There and Back Again, in a Lincoln: Matthew McConaughey and his righteous quest for truth.

Posted by Taylor Pangman on February 25, 2015 · 11 mins read

[caption id=”attachment_2617” align=”aligncenter” width=”640”]Matthew McConaughey (Photo provided by  Denise Cross Photography) Matthew McConaughey (Photo provided by Denise Cross Photography)[/caption]

In November of 2014, it was reported by the Lincoln Motor Company that its sales were up 25 percent in October, or since the infamous advertisements starring Matthew McConaughey began. McConaughey’s persona in the Lincoln advertisements is reminiscent to the character he plays on HBO’s True Detective — nihilistic and detached. The director of the ads is Nicholas Winding Refn, who begot 2011’s Drive, and who was later responsible for 2013’s Only God Forgives. The legacy that Refn has started for himself, and the recent development of McConaughey’s career, are eerily compatible. 

Refn and McConaughey have made five Lincoln commercials together. They are titled: “Intro,” “I Just Liked It,” “Diner,” “Bull,” and “Balance.” They are not detached from one another.  Although each commercial is complete unto itself, their succession from “Intro,” to “Balance” depicts McConaughey as a wandering man, struggling toward the realization of a personal and social epiphany.

As the name suggests, “Intro,” presents the themes, which pull back on the viewer like an undertow throughout the advertisement campaign. Movement is its major theme. This might seem redundant to mention; we are discussing a car commercial, after-all. However, like all great American advertisement campaigns, Lincoln is not selling cars to the people, it is selling the people an identity.

Footnote: It is worth mentioning that Acura has been utilizing a campaign strategy that is antithetical to Lincoln’s; the slogan of which is: “I sell cars. You sell you.” I have only ever seen these commercials between web-episodes of Jerry Seinfeld’s “Comedians in Cars Getting Coffee.” This is not to say that they do not air elsewhere (I don’t watch much television), but the (seemingly) intentionally restricted broadcast of these Acura commercials, combined with the stated fulfillment of the consumer’s perceived desire not to be sold an identity, is, in fact, still selling the consumer an identity. Acura is selling consumers the identity of a consumer who does not want to purchase an identity. This is classic American advertisement irony.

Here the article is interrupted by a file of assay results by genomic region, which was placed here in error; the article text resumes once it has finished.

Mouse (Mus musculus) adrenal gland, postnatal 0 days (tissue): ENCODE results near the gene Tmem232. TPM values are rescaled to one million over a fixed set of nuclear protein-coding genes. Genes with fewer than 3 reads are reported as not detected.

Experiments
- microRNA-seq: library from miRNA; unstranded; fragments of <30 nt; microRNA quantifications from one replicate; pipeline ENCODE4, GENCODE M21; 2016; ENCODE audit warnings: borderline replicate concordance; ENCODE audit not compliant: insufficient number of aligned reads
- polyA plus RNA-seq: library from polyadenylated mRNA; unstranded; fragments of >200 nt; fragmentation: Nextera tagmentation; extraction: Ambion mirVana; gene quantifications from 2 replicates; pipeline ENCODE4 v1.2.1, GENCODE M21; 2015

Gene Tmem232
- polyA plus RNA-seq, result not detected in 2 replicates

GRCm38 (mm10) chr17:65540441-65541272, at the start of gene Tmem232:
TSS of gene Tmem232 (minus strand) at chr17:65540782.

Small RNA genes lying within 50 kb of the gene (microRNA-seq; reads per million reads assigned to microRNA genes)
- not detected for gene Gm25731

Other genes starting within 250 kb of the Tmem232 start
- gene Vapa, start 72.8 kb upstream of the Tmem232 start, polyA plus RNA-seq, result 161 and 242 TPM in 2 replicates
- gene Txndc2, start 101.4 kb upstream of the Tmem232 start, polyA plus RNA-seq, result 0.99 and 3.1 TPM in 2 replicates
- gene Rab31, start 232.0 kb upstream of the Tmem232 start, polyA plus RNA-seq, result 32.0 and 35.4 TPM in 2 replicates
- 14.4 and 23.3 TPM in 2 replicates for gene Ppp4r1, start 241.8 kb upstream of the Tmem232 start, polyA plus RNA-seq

Movement is the major theme of Lincoln’s advertisement campaign.  Any brand of car can move (we hope), so what Lincoln is selling is personal movement. In “Intro,” McConaughey’s monologue begins: “Sometimes you gotta go back to actually go forward.”  A counterclockwise elliptic rotation of his index finger against his thumb accompanies his philosophy.  This hand gesture, and the apparent symbolism of it, are present throughout the advertisement campaign.  He dismisses the notions that you should go back for sentimental purposes, or to grapple with ghosts. The latter notion can also serve as a meta-joke on his role in Ghosts of Girlfriends Past, which represents the collection of romantic comedies that the adolescence of his career was defined by.

Meta-humor is an important device that is used in these commercials. In “I Just Liked It,” McConaughey says, “I’ve been driving a Lincoln since long before anyone paid me to drive one.” He is referring to his presence in the enterprise of Lincoln advertising. He breaks the fourth wall, and lets the viewer know that he knows that this is a commercial, which effectively draws attention to the fact that Matthew McConaughey is in a Lincoln commercial. He sort of sticks out his tongue after he says this, perhaps spitting out the bitter flavor of the lie he has told. Or, perhaps, the swift flick of his tongue is innocuous, and Matthew McConaughey really has driven a Lincoln before. Either way, the meta style blurs the lines between the McConaughey the viewer watches in the commercials, and the McConaughey who drives who-knows-what when no one is behind a screen to bear witness.

By the time the third installment, “Diner,” appeared, we were no longer sure if we should laugh at McConaughey’s commercials — or rather, when we should laugh. As host of Saturday Night Live, Jim Carrey played the role of McConaughey in three lampoons of the Lincoln commercials. Each of Carrey’s three digital shorts asked the commercials the same question: Who is McConaughey talking to? Respectively in each short, Carrey as McConaughey is talking to a booger, two kids who are supposedly not his, and the gentleman from the Allstate commercials.